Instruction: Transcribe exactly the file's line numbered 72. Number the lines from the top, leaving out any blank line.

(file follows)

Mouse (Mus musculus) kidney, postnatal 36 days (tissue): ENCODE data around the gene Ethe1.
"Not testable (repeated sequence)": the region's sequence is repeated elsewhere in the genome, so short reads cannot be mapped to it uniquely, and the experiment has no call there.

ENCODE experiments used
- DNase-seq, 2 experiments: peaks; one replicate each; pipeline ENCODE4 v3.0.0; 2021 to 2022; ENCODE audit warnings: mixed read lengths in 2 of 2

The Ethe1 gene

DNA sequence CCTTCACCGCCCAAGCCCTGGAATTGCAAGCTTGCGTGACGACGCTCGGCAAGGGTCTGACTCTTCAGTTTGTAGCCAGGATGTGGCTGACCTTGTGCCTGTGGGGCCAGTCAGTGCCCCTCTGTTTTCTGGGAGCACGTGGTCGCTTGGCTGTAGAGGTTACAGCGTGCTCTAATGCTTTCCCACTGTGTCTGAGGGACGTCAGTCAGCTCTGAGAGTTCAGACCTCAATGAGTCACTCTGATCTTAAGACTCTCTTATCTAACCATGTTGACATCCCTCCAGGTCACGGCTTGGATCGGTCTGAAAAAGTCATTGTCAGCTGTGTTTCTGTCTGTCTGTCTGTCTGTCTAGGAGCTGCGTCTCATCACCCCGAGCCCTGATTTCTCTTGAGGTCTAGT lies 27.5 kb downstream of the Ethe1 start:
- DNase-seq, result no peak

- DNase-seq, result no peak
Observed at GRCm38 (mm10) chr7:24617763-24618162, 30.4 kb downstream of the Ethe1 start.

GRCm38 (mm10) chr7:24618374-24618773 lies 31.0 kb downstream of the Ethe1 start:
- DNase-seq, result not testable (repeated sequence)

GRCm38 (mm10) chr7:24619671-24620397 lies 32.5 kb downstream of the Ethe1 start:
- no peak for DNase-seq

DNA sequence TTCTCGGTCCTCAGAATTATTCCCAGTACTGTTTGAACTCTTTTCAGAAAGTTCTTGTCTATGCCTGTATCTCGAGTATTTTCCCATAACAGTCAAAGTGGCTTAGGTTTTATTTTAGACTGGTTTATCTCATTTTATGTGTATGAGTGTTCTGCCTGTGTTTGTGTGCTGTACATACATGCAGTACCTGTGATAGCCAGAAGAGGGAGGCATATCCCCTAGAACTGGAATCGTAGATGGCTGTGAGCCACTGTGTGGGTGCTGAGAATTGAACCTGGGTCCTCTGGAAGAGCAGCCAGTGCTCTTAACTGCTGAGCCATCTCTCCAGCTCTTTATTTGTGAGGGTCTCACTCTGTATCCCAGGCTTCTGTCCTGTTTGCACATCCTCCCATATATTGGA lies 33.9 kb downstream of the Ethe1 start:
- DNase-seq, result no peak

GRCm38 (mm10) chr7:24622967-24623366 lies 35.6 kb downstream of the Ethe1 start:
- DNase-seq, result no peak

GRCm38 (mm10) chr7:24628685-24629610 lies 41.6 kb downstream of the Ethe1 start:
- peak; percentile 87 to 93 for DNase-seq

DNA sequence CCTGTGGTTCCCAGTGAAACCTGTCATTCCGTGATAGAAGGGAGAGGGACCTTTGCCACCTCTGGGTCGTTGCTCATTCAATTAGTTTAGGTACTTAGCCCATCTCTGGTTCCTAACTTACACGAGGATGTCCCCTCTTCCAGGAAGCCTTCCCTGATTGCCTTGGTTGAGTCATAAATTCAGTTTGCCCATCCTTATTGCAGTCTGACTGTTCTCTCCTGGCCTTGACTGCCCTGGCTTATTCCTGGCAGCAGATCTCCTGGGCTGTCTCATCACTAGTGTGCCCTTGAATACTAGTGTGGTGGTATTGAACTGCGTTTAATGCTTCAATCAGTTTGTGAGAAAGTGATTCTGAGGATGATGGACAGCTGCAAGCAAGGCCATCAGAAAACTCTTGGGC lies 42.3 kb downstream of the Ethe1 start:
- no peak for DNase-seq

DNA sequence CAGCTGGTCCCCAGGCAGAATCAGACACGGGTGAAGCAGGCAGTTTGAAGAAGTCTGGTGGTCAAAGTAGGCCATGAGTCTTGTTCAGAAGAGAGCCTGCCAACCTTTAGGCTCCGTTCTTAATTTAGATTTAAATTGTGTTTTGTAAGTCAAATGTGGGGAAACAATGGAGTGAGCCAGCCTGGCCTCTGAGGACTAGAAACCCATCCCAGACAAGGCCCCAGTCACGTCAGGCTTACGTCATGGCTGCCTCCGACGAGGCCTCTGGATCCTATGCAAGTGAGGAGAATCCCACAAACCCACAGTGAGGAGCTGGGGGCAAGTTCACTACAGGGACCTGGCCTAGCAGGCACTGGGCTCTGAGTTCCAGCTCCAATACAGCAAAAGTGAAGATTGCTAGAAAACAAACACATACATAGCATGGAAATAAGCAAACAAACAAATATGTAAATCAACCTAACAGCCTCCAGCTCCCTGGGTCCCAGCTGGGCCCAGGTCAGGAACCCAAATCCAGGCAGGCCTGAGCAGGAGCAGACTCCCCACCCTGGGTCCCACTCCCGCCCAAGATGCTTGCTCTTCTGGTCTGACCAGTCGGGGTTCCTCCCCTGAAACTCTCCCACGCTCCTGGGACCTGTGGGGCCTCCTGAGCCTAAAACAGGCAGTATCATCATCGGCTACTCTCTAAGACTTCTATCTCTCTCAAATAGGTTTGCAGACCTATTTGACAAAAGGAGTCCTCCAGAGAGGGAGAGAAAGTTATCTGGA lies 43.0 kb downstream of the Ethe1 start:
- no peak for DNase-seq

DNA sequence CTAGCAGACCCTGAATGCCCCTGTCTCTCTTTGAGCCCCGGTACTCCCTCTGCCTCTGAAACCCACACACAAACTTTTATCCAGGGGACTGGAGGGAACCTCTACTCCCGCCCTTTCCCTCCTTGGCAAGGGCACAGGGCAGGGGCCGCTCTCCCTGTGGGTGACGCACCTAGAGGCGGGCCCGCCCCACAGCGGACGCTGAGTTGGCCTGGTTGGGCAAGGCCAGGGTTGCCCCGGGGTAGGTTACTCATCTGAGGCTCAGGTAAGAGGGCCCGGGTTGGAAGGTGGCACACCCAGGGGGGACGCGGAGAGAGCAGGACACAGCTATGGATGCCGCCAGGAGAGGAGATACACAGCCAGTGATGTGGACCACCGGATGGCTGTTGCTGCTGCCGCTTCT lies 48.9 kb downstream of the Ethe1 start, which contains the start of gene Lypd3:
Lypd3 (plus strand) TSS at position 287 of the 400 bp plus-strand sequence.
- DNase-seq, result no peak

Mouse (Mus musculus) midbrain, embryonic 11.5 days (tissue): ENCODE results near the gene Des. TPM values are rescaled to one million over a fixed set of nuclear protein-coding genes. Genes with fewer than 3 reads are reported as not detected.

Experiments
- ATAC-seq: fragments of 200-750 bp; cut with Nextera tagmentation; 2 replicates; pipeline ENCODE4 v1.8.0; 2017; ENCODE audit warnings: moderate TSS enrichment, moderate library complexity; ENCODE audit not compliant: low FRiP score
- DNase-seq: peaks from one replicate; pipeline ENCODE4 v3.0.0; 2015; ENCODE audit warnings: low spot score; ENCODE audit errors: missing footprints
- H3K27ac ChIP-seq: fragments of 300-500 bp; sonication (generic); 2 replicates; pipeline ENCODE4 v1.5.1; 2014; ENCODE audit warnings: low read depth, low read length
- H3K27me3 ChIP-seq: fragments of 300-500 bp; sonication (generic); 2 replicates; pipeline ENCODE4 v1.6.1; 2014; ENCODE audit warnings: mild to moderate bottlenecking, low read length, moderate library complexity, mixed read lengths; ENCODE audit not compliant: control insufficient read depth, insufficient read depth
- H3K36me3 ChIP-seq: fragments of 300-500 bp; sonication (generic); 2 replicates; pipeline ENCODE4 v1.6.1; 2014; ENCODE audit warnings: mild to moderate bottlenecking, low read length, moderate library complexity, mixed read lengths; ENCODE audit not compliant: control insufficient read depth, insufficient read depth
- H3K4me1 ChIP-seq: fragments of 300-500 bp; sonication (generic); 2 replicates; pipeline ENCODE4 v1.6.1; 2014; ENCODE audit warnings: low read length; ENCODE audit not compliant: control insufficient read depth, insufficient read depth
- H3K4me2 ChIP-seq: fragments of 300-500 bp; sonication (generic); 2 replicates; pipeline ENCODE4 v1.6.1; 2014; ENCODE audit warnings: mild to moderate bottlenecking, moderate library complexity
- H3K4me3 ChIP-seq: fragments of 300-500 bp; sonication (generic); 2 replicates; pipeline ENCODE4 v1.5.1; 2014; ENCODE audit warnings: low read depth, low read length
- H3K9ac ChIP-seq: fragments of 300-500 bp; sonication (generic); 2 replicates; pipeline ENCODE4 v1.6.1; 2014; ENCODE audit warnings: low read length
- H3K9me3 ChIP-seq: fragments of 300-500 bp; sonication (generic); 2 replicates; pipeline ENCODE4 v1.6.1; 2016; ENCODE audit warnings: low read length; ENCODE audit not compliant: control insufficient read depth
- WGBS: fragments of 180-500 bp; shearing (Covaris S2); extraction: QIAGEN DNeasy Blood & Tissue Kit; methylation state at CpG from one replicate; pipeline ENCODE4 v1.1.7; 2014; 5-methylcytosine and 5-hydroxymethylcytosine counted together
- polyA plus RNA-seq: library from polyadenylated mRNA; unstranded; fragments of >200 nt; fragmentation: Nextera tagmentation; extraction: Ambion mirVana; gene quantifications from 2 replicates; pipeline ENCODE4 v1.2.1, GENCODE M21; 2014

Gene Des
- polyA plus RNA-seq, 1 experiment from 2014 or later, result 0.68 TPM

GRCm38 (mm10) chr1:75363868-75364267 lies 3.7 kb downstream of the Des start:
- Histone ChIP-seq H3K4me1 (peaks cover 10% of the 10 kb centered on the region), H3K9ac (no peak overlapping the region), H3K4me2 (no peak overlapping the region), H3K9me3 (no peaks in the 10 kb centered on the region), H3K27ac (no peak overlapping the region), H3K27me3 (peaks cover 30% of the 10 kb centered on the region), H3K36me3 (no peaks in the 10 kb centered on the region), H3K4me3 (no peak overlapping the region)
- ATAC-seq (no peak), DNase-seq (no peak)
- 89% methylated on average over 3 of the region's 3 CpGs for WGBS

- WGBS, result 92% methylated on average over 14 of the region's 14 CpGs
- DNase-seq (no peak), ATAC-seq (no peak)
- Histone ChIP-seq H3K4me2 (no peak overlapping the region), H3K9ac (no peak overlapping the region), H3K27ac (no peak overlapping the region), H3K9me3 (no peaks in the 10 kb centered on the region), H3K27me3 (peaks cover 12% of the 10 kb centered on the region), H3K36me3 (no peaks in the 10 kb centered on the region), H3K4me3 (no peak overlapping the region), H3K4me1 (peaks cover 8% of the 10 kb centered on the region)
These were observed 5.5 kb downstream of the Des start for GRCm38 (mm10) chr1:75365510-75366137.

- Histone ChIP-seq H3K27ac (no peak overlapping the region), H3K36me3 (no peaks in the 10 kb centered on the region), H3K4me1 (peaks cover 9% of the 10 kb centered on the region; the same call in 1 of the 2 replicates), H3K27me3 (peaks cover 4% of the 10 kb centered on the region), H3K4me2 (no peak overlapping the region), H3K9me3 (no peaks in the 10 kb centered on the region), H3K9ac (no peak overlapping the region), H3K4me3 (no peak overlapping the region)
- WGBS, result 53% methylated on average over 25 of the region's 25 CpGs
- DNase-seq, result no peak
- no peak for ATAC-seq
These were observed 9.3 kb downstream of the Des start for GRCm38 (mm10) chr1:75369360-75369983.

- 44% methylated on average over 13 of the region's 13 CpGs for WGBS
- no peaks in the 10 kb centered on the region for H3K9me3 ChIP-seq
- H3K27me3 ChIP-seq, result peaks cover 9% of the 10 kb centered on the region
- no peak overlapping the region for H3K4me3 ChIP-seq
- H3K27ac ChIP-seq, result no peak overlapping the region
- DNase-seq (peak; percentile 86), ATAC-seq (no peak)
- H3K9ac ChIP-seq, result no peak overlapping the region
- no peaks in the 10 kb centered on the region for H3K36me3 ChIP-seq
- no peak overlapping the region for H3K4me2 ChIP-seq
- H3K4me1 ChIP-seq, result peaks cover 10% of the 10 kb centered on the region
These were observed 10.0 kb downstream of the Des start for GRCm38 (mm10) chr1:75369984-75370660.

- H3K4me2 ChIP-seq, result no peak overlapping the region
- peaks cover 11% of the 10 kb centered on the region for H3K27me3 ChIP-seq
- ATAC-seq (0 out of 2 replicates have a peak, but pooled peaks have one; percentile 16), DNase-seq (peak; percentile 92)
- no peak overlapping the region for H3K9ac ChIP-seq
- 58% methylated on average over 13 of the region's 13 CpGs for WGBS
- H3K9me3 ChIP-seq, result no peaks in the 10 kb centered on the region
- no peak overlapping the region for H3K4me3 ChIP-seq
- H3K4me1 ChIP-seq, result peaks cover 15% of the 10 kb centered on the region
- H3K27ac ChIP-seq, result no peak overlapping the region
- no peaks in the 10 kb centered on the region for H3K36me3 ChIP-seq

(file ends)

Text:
- H3K9me3 ChIP-seq, result no peaks in the 10 kb centered on the region